INTRINSIC COLOR: Hyperspectral image of pancreatic cancer cells, with false colors highlighting spectral differences: control cells appear more green/blue, while cancer cells expressing a mutated protein appear more yellow/red.EWA GOLDYS

Approach: Many cellular components vital to metabolism are autofluorescent. Goldys looks for subtle differences in the fluorescent signals to distinguish healthy from diseased cells. “I can tell whether my daughter is healthy by the color of her face; there’s equally as much biological information contained in color differences at the cellular level,” she says. Goldys modified a common, wide-field fluorescence microscope by installing 35 spectral channels, chosen to excite the fluorophores in selected wavelength ranges. Repeated snapshots of the same cell sample taken in all the channels generate 35-dimensional vectors, each corresponding to an image pixel. Each image captures a different part of the cell sample and comprises millions of pixels. Then, she uses custom-made software to identify subtle differences in color from a baseline level. Different patterns of color pinpoint the diseased cells in a population, which can then be isolated for further study (Sci Rep, 6:23453, 2016).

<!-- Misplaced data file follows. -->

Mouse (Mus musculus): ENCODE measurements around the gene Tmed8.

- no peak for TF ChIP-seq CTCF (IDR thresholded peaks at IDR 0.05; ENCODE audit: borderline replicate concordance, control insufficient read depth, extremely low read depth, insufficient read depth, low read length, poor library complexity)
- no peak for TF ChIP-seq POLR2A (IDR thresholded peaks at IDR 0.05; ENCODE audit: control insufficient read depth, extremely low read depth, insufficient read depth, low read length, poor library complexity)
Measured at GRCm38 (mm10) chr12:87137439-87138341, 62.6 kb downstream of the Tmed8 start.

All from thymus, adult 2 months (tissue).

Functionality: Using this technique, Goldys was able to distinguish human pancreatic cancer cells from their healthy counterparts and more recently showed that healthy bovine embryos have different spectral signatures from diseased ones (Hum Reprod, 32:2016-25, 2017). Her work also offers potential for future diagnostics in in vitro fertilization systems.

Tips: Goldys advises researchers to carefully characterize their control cells, typically healthy or normal cells. Variation from this baseline helps to identify diseased cells. Setting up the microscope and adding channels is straightforward.